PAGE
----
A protocol example was drafted by U.S. Magistrate Judge Robert W. Lehrburger and is available on the U.S. District Court for the Southern District of New York’s website. Additionally, the American Bar Association released their own best practices for remote depositions that lays out six best practices when considering virtual depositions. 
 
Below are some areas that your protocol agreement should cover: 
 

Location and Visibility 

Establish clear guidelines concerning participant locations for upcoming remote depositions. Ahead of the deposition, there should be confirmation on where the witness, counsel, and other participants will be located during the testimony. Deposing counsel should confirm the witnesses’ surroundings by asking where they are located and identifying any persons physically present in the room. Along with confirming physical locations, a remote deposition protocol should require all participants to be visible. Mandating all participants to be on camera and unmuted helps to mimic the experience of traditional depositions. 
 

Breakout Rooms 

Make clear how breaks in the deposition are managed. Most video conference platforms offer virtual breakout rooms. Establish breakout logistics, including whether opposing counsel will consult with the witness remotely or in person during breaks. Breakout rooms should be controlled by the remote deposition service provider, with the agreement that conversations within breakout rooms are not to be recorded. 
 

Service Provider 

To have a successful deposition, the first step is having all parties agree to a court reporting service provider that offers videoconferencing and remote deposition services. Technical issues, lack of security, and cumbersome controls can lead to delays or issues that can interrupt testimony. As the leader in remote depositions, Lexitas offers full support to attorneys and their teams to keep their discovery schedules moving forward. LegalView, our patented remote proceeding platform, provides a secure, easy-to-use, and completely interactive remote deposition experience for all participants, including the ability to mark and introduce exhibits electronically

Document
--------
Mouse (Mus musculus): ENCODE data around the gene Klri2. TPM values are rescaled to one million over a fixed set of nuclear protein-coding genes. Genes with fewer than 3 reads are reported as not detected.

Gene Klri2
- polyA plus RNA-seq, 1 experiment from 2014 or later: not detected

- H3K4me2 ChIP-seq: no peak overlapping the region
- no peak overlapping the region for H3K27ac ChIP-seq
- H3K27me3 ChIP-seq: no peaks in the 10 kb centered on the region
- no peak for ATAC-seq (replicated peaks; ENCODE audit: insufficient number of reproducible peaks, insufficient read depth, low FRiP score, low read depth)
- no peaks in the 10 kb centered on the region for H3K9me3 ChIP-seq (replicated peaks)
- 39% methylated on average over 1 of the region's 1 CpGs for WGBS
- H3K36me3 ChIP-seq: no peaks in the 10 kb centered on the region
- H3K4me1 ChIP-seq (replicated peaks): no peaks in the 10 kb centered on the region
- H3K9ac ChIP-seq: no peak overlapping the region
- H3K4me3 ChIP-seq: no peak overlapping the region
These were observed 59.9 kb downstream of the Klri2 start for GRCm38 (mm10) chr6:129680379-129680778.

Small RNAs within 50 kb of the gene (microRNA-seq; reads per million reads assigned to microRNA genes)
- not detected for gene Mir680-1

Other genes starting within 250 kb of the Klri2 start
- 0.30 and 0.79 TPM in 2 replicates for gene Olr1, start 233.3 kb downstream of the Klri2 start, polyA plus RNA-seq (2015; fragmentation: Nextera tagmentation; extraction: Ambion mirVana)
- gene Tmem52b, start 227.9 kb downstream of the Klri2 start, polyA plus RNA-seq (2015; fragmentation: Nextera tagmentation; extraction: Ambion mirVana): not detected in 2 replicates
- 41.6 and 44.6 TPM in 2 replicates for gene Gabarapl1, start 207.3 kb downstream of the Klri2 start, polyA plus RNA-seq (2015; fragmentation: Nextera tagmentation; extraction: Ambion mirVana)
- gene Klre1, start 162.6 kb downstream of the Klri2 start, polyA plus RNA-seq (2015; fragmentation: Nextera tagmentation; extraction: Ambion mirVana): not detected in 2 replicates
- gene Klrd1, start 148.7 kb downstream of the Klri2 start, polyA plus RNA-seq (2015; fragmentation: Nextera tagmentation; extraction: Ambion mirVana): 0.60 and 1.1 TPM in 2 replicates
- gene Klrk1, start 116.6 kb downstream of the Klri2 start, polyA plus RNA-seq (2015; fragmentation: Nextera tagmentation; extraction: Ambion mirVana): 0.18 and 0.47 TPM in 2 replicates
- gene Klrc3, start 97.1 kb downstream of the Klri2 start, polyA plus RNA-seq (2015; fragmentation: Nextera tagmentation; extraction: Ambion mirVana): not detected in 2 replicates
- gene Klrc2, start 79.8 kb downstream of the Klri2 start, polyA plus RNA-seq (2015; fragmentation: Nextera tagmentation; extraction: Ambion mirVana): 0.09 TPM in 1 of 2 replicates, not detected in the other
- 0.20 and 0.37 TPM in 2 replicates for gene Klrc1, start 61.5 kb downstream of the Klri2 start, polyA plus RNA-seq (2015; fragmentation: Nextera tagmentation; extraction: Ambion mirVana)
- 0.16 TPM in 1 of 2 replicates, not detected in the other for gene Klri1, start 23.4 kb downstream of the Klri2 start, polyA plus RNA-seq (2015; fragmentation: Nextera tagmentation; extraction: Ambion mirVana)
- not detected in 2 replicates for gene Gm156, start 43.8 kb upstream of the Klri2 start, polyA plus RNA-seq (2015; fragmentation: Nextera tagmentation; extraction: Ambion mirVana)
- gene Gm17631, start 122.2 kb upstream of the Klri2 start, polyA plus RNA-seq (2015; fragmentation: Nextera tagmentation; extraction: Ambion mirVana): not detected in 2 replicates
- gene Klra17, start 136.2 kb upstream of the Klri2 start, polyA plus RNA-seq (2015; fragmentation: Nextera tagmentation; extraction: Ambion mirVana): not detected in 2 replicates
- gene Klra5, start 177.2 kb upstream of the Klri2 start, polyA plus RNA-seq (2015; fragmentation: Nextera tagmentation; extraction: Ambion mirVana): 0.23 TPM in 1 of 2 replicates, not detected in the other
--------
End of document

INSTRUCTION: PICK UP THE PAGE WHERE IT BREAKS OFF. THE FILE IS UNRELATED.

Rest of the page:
Although remote depositions present possible risks for abuse, careful preparation helps ensure those participating can avoid any pitfalls while taking advantage of the numerous benefits virtual proceedings provide. With remote depositions looking to be a permanent fixture in the legal industry, those conducting and participating should invest time on the front end to avoid objections and issues during or after deposition testimony. 

Please note: The information provided in this article does not, and is not intended to, constitute legal advice. All information and content are for general informational purposes only.
 
Author Image

Nicole Arango

President, Court Reporting Division

Nicole Arango is the President of the Court Reporting Division of Lexitas. Mrs. Arango has over 10 years of experience in the legal industry, with her focus being on leading and developing fast-growing organizations through operational optimization while maintaining high-quality standards of client experience. She is an industry leader, providing innovative technologies, solutions, and services to clients globally.